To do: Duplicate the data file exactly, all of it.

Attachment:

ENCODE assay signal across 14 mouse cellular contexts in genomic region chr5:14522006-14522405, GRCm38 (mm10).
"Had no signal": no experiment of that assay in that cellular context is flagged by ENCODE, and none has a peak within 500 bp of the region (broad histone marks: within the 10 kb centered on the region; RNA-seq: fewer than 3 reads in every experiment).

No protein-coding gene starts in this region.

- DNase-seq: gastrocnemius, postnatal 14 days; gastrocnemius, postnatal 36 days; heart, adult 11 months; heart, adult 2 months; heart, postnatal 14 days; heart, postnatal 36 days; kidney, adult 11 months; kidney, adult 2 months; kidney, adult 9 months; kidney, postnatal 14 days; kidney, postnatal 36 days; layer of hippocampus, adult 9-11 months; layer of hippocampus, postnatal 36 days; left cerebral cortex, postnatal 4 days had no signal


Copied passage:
ENCODE assay signal across 14 mouse cellular contexts in genomic region chr5:14522006-14522405, GRCm38 (mm10).
"Had no signal": no experiment of that assay in that cellular context is flagged by ENCODE, and none has a peak within 500 bp of the region (broad histone marks: within the 10 kb centered on the region; RNA-seq: fewer than 3 reads in every experiment).

No protein-coding gene starts in this region.

- DNase-seq: gastrocnemius, postnatal 14 days; gastrocnemius, postnatal 36 days; heart, adult 11 months; heart, adult 2 months; heart, postnatal 14 days; heart, postnatal 36 days; kidney, adult 11 months; kidney, adult 2 months; kidney, adult 9 months; kidney, postnatal 14 days; kidney, postnatal 36 days; layer of hippocampus, adult 9-11 months; layer of hippocampus, postnatal 36 days; left cerebral cortex, postnatal 4 days had no signal